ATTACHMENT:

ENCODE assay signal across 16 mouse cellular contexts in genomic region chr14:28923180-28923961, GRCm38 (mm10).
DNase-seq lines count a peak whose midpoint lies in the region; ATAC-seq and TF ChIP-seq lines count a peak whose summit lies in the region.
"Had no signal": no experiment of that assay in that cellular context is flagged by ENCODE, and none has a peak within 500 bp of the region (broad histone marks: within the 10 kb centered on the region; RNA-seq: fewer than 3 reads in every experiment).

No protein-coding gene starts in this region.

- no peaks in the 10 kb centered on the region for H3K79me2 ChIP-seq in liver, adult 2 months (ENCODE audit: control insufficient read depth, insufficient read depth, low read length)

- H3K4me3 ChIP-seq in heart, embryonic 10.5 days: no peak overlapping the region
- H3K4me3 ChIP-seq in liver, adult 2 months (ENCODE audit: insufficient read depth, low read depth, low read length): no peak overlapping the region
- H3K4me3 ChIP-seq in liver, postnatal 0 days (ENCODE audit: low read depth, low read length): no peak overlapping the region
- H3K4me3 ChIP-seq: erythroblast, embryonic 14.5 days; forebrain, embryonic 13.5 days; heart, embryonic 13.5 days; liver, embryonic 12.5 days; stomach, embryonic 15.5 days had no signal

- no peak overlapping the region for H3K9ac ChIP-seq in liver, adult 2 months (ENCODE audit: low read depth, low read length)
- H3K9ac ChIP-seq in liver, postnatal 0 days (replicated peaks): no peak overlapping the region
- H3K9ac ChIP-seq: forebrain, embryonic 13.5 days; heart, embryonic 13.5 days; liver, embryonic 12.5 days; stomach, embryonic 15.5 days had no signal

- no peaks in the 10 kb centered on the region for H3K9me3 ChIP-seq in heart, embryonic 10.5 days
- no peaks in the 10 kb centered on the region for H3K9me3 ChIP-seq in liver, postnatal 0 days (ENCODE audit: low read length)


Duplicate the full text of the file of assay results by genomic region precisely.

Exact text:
ENCODE assay signal across 16 mouse cellular contexts in genomic region chr14:28923180-28923961, GRCm38 (mm10).
DNase-seq lines count a peak whose midpoint lies in the region; ATAC-seq and TF ChIP-seq lines count a peak whose summit lies in the region.
"Had no signal": no experiment of that assay in that cellular context is flagged by ENCODE, and none has a peak within 500 bp of the region (broad histone marks: within the 10 kb centered on the region; RNA-seq: fewer than 3 reads in every experiment).

No protein-coding gene starts in this region.

- no peaks in the 10 kb centered on the region for H3K79me2 ChIP-seq in liver, adult 2 months (ENCODE audit: control insufficient read depth, insufficient read depth, low read length)

- H3K4me3 ChIP-seq in heart, embryonic 10.5 days: no peak overlapping the region
- H3K4me3 ChIP-seq in liver, adult 2 months (ENCODE audit: insufficient read depth, low read depth, low read length): no peak overlapping the region
- H3K4me3 ChIP-seq in liver, postnatal 0 days (ENCODE audit: low read depth, low read length): no peak overlapping the region
- H3K4me3 ChIP-seq: erythroblast, embryonic 14.5 days; forebrain, embryonic 13.5 days; heart, embryonic 13.5 days; liver, embryonic 12.5 days; stomach, embryonic 15.5 days had no signal

- no peak overlapping the region for H3K9ac ChIP-seq in liver, adult 2 months (ENCODE audit: low read depth, low read length)
- H3K9ac ChIP-seq in liver, postnatal 0 days (replicated peaks): no peak overlapping the region
- H3K9ac ChIP-seq: forebrain, embryonic 13.5 days; heart, embryonic 13.5 days; liver, embryonic 12.5 days; stomach, embryonic 15.5 days had no signal

- no peaks in the 10 kb centered on the region for H3K9me3 ChIP-seq in heart, embryonic 10.5 days
- no peaks in the 10 kb centered on the region for H3K9me3 ChIP-seq in liver, postnatal 0 days (ENCODE audit: low read length)